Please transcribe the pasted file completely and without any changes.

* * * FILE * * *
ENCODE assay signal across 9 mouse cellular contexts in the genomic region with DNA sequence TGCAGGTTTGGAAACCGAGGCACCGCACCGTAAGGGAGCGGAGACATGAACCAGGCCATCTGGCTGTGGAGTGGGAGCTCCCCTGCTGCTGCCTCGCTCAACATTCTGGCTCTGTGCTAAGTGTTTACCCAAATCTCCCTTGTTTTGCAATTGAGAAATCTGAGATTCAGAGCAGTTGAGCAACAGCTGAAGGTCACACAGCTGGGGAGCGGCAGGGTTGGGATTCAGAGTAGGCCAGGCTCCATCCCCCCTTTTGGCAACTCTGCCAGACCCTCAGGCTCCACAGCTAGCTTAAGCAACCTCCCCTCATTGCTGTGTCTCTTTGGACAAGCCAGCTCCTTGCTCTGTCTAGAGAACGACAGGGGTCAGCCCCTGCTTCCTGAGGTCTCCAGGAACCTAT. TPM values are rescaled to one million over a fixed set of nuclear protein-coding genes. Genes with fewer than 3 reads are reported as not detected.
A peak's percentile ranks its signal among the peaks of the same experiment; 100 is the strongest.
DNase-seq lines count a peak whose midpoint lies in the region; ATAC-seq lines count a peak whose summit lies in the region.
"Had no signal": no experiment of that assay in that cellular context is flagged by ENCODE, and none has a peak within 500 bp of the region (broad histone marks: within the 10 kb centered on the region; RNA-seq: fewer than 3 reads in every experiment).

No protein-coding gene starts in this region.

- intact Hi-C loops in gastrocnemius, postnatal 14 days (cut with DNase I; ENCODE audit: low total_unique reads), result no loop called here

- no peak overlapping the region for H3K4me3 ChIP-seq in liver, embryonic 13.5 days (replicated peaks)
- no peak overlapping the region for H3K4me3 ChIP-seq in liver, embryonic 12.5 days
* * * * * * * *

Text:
ENCODE assay signal across 9 mouse cellular contexts in the genomic region with DNA sequence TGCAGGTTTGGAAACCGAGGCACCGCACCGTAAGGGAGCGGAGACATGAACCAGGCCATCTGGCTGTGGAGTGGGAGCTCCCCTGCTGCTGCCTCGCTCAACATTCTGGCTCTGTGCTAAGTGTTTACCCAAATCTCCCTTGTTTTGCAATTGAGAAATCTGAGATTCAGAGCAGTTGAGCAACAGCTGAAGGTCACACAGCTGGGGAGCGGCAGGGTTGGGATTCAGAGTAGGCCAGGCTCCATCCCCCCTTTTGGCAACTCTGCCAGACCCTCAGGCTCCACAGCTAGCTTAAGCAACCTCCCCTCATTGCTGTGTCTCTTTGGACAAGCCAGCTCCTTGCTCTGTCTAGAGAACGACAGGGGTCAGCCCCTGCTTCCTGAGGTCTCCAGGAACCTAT. TPM values are rescaled to one million over a fixed set of nuclear protein-coding genes. Genes with fewer than 3 reads are reported as not detected.
A peak's percentile ranks its signal among the peaks of the same experiment; 100 is the strongest.
DNase-seq lines count a peak whose midpoint lies in the region; ATAC-seq lines count a peak whose summit lies in the region.
"Had no signal": no experiment of that assay in that cellular context is flagged by ENCODE, and none has a peak within 500 bp of the region (broad histone marks: within the 10 kb centered on the region; RNA-seq: fewer than 3 reads in every experiment).

No protein-coding gene starts in this region.

- intact Hi-C loops in gastrocnemius, postnatal 14 days (cut with DNase I; ENCODE audit: low total_unique reads), result no loop called here

- no peak overlapping the region for H3K4me3 ChIP-seq in liver, embryonic 13.5 days (replicated peaks)
- no peak overlapping the region for H3K4me3 ChIP-seq in liver, embryonic 12.5 days